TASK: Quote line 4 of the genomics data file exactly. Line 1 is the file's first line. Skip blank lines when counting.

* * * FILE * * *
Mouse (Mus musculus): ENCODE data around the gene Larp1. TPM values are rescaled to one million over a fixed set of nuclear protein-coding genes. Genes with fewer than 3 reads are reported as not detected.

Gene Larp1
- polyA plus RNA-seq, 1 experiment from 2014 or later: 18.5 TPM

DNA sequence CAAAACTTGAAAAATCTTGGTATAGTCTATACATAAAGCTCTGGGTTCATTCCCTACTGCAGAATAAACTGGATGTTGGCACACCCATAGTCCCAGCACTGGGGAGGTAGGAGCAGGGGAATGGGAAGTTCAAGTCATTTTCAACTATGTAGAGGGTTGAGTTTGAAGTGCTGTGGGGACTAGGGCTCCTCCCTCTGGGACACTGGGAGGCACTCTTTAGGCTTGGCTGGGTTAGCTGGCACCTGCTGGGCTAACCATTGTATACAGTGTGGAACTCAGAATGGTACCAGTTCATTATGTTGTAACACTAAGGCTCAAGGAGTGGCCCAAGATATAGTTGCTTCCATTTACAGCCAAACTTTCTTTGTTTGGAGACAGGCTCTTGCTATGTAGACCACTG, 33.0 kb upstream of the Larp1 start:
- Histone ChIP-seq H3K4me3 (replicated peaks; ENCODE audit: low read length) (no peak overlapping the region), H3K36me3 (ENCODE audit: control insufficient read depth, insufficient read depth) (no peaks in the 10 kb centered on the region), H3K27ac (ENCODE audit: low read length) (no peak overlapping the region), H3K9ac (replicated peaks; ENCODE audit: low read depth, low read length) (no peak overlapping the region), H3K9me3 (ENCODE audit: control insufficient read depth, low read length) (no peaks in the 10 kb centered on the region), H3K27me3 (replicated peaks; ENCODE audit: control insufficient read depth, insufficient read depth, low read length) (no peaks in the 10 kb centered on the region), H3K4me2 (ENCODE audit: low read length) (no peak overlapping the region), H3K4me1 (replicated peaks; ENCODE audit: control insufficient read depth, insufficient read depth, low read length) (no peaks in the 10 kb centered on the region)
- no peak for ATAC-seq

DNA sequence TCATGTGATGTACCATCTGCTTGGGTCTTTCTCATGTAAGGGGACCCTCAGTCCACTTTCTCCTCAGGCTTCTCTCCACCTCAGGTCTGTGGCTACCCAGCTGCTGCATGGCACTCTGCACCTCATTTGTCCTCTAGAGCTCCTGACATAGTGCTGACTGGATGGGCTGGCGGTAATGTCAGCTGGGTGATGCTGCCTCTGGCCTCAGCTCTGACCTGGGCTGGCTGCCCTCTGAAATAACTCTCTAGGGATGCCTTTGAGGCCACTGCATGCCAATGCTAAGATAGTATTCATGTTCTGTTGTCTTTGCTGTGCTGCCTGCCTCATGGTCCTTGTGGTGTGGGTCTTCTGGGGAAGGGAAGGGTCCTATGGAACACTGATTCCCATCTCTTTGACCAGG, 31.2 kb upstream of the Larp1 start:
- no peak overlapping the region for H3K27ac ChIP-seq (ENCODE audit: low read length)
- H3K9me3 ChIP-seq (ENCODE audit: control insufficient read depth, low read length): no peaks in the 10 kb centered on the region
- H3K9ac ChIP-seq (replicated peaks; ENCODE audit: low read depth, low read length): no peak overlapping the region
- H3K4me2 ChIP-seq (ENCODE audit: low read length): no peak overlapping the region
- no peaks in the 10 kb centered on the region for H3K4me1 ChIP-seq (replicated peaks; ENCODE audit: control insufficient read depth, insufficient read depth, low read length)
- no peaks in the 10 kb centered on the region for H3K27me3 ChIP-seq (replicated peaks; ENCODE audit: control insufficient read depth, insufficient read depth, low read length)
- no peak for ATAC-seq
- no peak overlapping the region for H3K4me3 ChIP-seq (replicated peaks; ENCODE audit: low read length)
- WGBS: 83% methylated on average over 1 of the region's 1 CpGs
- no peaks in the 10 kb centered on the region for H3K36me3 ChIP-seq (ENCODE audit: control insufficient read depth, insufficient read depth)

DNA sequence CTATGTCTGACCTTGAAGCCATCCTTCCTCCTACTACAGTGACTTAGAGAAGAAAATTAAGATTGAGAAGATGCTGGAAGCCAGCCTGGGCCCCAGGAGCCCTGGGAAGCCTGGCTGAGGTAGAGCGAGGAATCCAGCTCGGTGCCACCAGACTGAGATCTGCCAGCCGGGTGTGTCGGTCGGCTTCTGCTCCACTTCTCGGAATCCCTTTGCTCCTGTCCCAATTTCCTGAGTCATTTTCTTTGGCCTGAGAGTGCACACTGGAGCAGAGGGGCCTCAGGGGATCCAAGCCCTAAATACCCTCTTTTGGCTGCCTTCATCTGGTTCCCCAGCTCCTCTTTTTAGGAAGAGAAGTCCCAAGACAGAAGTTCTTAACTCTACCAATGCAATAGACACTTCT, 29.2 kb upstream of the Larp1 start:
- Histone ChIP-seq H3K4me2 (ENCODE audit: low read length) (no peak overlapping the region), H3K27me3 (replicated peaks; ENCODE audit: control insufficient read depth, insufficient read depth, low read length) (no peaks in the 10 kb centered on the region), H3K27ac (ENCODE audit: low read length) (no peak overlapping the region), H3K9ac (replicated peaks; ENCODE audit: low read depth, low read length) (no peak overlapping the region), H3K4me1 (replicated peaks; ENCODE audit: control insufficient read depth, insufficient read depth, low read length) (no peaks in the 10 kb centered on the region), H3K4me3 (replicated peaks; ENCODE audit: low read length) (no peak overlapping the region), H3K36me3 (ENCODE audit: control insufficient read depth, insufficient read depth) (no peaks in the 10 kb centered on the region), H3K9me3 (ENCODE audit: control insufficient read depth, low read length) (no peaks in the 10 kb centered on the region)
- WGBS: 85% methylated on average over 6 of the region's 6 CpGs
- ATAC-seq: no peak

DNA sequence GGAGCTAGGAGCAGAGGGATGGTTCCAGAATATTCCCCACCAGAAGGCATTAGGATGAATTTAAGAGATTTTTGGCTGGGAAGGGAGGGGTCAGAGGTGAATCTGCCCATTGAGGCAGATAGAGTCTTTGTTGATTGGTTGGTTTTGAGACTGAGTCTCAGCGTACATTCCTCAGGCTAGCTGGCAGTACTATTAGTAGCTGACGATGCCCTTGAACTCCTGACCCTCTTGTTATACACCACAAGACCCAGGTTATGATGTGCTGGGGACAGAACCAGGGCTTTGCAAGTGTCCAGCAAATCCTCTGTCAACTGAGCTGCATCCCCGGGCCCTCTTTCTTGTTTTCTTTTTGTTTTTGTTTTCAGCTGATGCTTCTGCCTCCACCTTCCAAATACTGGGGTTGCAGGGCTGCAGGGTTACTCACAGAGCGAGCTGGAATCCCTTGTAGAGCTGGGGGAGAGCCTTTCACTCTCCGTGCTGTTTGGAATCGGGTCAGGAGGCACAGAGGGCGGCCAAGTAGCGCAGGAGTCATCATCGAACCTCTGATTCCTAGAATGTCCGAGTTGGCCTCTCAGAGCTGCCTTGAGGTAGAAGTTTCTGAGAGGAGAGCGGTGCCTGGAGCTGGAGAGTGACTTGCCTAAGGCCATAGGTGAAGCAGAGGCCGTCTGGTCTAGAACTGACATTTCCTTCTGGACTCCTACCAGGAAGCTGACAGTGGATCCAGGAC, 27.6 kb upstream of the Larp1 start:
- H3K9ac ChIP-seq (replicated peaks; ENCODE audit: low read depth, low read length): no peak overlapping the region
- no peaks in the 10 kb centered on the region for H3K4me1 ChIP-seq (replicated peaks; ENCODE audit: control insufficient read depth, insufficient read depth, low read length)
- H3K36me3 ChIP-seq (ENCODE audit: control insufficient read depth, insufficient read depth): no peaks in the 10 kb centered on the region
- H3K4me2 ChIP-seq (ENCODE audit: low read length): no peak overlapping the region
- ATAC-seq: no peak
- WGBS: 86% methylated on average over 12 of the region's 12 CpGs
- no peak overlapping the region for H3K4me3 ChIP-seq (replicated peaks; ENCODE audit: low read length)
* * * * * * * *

DNA sequence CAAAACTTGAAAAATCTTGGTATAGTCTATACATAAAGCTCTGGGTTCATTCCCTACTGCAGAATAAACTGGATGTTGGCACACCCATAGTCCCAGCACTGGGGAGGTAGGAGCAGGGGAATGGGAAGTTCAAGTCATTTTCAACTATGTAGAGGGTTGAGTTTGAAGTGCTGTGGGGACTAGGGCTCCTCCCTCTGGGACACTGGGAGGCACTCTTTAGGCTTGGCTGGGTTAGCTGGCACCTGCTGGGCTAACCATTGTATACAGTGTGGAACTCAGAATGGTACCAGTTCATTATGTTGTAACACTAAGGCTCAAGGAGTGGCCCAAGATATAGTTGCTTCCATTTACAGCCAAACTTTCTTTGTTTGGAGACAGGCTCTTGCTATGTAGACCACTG, 33.0 kb upstream of the Larp1 start: